Boy Scouts of America considers ending ban on openly gay members
Leaders would still be chosen 'consistent with their organization's mission, principles or religious beliefs'
Long a bone of contention to the nation's homosexual rights movement, the Boy Scouts of America is now considering dropping a longtime ban on gay members. The organization may now leave such membership and leadership decisions up to local sponsors.
"This would mean there would no longer be any national policy regarding sexual orientation, but that the chartered organizations that oversee and deliver Scouting would accept membership and select leaders consistent with their organization's mission, principles or religious beliefs."
Under this new policy, different religious and civic groups that sponsor Scout units would be able to decide for themselves on how to address this issue, which would either maintain an exclusion of gays, as is now required of all units -- or opening their memberships.
Smith says that the Scouts have been in contact with families to determine its best interests. "BSA members and parents would be able to choose a local unit which best meets the needs of their families," he said.
If approved, it could be announced as early as next week after a BSA national board meeting.
Gay-rights activists favor the proposed policy change. Many are hailing it as another milestone and relating it to what they view as advances arising out of judicial and legislative efforts to redefine marriage to include homosexual partnerships and the end of the ban on self identified practicing gays serving openly in the military.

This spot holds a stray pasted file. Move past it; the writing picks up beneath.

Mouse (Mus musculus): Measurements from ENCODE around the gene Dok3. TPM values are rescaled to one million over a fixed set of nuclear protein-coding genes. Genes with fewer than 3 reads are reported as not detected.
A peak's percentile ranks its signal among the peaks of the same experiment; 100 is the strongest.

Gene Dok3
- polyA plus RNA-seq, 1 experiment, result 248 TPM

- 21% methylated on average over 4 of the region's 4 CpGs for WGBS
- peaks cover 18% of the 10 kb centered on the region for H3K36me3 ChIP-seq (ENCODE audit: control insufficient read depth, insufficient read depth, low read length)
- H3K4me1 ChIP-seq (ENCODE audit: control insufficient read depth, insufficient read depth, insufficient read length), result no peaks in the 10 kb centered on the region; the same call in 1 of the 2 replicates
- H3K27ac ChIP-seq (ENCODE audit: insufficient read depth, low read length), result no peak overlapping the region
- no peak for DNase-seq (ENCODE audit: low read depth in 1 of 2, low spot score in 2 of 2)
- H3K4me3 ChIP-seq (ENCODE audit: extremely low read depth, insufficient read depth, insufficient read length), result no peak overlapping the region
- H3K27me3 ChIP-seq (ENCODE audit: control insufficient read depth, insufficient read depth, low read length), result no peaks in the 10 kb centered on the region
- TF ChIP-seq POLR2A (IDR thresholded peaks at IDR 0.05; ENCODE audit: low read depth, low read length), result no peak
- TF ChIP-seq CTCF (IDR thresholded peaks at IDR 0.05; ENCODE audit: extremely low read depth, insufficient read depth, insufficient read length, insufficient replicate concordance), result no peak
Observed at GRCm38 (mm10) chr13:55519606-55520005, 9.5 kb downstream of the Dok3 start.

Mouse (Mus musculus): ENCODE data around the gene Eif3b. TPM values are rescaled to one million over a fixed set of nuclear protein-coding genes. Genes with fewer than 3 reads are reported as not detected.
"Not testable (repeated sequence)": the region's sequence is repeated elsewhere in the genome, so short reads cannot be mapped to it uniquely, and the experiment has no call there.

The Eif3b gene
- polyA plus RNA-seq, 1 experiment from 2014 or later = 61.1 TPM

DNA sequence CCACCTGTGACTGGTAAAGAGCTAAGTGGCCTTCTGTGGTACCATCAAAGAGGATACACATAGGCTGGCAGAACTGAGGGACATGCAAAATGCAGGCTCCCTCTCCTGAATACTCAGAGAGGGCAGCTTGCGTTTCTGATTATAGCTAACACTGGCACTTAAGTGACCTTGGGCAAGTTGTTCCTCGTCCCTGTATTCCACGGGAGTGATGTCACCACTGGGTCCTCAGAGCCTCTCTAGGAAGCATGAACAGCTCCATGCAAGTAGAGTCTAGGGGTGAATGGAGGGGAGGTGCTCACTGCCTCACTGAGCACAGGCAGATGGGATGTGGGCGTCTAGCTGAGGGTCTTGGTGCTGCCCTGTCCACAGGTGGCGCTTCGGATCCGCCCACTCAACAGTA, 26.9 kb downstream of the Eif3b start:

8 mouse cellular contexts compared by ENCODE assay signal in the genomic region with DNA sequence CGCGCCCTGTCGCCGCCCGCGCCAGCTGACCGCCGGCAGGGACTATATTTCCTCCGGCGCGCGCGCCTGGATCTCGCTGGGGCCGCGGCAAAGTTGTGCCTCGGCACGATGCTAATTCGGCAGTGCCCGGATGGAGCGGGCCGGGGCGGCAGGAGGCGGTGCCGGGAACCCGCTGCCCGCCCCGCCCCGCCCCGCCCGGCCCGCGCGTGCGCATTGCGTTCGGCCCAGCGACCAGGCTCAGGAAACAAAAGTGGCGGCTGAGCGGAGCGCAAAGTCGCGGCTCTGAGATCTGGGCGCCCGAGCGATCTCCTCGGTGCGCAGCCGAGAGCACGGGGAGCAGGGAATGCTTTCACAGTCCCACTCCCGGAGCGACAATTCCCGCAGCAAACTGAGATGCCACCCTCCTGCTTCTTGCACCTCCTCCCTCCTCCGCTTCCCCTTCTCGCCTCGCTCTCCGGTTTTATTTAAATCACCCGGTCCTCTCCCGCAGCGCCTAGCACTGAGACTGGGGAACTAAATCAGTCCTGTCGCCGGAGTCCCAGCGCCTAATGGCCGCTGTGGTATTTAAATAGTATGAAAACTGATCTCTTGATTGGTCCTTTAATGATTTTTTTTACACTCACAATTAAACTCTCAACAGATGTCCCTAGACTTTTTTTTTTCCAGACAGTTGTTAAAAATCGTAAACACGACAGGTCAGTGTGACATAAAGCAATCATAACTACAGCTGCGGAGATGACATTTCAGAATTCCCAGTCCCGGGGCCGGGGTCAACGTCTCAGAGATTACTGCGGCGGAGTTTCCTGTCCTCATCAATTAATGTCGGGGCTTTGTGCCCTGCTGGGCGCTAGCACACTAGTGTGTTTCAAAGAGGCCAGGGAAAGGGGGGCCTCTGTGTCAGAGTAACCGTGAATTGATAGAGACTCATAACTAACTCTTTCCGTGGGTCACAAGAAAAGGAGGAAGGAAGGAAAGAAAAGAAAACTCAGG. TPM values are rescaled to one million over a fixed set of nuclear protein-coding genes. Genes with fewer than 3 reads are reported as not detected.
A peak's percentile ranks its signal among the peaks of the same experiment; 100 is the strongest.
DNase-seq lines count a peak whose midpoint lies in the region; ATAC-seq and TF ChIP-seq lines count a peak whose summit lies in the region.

Southern Baptists, along with many ther Christian leaders, are highly concerned about the possible change. The Southern Baptists suggested its approval might encourage Southern Baptist churches to support other boys' organizations in lieu of the Boy Scouts.
Founded in 1910, the Boy Scouts has also excluded atheists throughout its existence. Smith said a change in the policy toward atheists was not being considered, and that the BSA continued to view "Duty to God" as one of its basic principles.
More than 2.6 million scouts and one million adults were involved in the BSA in 2012, according to its Web site.
Protests over the policy gained momentum in 2000, when the U.S. Supreme Court upheld the BSA's right to exclude gays. Some Scout units lost sponsorships by public schools and other entities that adhered to nondiscrimination policies.
Two high-powered members of the BSA Ernst & Young CEO James Turley and AT&T CEO Randall Stephenson indicated they would try to work from within to change the membership policy because it stood in contrast to their own companies' non-discrimination policies which include the practice of homosexuality as a protected lifestyle.
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Pope Francis Prayer Intentions for March 2014
Respect for Women: That all cultures may respect the rights and dignity of women.
Vocations: That many young people may accept the Lordís invitation to consecrate their lives to proclaiming the Gospel.
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